As a cocktail, this works really well. There’s a good balance to the drink, with the sweet honey and peppery spice of the rye balancing nicely with the angostura bitters and the cherry flavor. Adding a bit of sugar really helps to bring the whole thing together.
That said, there’s nothing really exciting going on here either. There’s a little more peppery spice than you would normally see with a bourbon, but overall that’s the extent of the changes. There’s not a lot of uniqueness that this whiskey brings to the table.
I think in this case, I actually get a little bit of the apple fruity flavor back in the mix. Not only does the vanilla and caramel mix really well with the ginger, but that apple adds a new layer to the mix that enhances the experience considerably.
Beyond just the usual mixing of flavors, there’s also the pepper spice in there that does a great job adding some depth and some complexity to the cocktail without being overpowering. It’s definitely a more fruit-forward take on the cocktail, but it’s one that works.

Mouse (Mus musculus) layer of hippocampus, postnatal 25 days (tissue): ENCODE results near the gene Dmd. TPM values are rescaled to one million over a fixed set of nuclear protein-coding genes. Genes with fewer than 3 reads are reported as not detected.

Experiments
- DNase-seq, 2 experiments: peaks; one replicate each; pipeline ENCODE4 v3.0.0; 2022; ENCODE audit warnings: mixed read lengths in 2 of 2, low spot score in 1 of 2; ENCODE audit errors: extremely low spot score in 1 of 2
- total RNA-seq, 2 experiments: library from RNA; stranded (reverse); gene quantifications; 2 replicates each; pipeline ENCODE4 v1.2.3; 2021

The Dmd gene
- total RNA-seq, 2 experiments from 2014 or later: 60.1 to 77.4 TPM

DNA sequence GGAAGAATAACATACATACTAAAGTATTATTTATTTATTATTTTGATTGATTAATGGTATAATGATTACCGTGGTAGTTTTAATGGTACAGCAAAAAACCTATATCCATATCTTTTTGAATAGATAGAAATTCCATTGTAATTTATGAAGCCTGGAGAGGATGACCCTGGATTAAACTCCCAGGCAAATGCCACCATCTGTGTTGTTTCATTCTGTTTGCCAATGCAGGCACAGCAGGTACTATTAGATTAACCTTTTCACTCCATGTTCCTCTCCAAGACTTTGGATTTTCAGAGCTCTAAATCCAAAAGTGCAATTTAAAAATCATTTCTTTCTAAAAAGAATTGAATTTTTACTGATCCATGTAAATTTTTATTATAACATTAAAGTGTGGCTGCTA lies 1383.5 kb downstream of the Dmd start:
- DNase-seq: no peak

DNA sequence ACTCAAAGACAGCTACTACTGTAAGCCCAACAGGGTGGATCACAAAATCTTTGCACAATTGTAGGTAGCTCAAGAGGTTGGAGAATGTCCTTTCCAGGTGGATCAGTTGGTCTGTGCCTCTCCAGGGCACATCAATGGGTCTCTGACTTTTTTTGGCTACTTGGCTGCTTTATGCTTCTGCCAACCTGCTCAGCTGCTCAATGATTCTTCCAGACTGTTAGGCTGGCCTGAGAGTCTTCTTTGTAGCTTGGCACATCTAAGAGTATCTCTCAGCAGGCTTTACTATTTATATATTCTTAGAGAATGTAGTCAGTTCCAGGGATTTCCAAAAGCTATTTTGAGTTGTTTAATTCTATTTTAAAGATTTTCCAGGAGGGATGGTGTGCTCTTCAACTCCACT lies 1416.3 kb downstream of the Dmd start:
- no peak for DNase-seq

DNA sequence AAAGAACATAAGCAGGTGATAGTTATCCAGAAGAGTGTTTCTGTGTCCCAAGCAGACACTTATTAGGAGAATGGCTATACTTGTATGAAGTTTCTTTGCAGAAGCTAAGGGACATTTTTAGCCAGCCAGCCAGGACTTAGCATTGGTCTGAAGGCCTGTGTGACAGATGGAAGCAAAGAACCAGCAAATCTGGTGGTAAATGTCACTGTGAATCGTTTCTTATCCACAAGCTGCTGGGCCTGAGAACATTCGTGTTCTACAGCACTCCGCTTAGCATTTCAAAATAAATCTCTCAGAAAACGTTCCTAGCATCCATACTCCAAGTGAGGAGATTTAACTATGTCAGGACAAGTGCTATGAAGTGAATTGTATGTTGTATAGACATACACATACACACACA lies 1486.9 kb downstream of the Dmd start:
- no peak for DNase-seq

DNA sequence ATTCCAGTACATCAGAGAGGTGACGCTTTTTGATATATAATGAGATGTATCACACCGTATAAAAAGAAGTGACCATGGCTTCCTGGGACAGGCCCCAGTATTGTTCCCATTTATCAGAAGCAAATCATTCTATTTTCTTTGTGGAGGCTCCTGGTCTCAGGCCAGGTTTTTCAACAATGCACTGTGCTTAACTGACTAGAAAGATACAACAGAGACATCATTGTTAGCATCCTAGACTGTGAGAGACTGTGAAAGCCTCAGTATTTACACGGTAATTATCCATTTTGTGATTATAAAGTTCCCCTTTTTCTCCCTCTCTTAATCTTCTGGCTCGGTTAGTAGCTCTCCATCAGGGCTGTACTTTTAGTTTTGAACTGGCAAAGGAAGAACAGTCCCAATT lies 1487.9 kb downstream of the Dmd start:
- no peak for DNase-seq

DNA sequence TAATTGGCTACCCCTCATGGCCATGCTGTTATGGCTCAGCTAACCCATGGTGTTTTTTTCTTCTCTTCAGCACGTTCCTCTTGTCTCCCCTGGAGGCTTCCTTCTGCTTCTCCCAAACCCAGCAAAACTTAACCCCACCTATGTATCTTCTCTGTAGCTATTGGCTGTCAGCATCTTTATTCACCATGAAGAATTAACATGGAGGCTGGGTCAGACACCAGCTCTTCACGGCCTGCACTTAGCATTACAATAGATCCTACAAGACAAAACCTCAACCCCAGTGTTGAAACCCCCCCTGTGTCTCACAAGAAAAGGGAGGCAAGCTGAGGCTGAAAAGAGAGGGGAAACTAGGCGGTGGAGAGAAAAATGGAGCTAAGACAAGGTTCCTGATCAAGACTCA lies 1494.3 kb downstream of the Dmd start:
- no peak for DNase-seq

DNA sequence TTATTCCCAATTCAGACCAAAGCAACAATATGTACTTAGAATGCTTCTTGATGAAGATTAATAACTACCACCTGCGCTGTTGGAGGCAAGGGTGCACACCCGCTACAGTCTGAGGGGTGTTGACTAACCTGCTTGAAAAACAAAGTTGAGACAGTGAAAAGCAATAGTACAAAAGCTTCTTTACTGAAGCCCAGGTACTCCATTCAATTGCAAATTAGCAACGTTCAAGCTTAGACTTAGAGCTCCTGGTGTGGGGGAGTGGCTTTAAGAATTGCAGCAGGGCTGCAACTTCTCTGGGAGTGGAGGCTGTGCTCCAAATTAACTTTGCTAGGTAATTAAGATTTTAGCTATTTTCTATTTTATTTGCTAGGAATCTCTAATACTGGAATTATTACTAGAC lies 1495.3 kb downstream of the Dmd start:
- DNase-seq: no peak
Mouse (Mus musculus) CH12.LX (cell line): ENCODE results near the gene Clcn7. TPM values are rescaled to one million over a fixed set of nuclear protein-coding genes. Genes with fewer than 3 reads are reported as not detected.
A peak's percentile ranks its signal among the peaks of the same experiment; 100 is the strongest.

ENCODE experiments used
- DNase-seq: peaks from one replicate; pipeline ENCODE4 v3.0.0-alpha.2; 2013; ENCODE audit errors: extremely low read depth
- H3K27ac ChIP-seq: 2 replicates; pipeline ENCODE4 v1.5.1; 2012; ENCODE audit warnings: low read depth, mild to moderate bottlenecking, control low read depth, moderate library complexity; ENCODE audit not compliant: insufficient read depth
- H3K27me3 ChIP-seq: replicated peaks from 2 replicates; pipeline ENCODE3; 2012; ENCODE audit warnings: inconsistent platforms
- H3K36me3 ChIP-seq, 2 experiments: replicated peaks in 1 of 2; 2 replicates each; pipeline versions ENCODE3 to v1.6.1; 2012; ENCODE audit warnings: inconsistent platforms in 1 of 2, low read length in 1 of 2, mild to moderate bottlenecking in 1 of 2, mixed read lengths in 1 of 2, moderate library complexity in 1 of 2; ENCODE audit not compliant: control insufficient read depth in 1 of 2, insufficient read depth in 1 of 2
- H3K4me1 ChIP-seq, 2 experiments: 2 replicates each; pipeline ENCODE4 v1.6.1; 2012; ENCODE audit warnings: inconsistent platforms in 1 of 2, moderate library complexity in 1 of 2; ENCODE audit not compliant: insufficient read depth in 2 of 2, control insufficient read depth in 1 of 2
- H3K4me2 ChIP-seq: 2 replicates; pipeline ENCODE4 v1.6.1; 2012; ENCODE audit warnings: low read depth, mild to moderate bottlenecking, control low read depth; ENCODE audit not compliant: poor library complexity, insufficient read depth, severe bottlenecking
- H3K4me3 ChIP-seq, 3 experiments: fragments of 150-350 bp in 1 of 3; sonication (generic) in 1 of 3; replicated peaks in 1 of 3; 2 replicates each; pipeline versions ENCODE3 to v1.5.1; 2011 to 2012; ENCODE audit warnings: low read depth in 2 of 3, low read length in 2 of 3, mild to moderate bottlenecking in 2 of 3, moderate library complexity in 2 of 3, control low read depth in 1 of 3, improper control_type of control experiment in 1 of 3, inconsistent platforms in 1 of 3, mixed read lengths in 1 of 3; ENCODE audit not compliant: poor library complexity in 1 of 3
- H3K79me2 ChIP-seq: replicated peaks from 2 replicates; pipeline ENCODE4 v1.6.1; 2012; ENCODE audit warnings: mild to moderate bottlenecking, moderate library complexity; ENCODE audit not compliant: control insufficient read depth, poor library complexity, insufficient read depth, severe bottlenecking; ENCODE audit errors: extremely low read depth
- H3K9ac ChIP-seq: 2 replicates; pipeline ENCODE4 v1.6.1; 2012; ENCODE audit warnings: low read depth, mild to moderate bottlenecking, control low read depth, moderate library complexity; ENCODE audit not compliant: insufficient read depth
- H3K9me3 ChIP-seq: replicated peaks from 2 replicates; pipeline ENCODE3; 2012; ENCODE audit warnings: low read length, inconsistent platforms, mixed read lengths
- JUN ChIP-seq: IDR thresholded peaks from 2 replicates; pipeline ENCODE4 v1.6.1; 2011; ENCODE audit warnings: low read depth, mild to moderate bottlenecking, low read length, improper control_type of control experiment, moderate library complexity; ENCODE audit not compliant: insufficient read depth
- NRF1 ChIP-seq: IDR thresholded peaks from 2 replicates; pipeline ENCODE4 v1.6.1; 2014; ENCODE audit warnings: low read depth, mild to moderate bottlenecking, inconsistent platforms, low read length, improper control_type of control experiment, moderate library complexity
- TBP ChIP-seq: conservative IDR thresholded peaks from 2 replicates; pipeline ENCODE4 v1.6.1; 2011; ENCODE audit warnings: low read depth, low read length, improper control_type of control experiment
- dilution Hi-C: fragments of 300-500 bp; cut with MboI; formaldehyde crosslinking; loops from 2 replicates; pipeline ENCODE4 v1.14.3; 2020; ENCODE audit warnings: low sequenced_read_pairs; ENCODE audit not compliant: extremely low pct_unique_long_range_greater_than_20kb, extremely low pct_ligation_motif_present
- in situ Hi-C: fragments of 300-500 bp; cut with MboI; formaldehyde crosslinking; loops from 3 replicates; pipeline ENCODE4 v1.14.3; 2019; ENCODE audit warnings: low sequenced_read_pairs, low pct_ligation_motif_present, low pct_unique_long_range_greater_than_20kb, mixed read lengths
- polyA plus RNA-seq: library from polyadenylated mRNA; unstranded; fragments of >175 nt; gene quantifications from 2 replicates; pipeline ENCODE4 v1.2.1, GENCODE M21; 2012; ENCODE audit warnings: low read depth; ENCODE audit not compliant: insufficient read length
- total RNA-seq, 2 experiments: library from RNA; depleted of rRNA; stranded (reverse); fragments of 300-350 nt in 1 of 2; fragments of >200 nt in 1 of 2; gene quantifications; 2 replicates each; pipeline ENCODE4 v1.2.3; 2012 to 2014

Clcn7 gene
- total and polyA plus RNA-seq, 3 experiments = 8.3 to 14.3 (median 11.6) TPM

Usually I look to Bulleit to be the definition of “middle of the road,” but in this case I think they actually went above. This is a pretty darn good experience for the price you pay, bringing not only that expected rye spice but also some other tricks to the party that make it a worthwhile thing to try out.
|Bulleit Rye Whiskey|
Kentucky, United States
Classification: Straight Rye Whiskey
Aging: No Age Statement (NAS)
Proof: 45% ABV
Price: $21.99 / 750 ml
Product Website: Product Website
Overall Rating: 4/5
Bite the bullet and grab a bottle. You won’t regret it.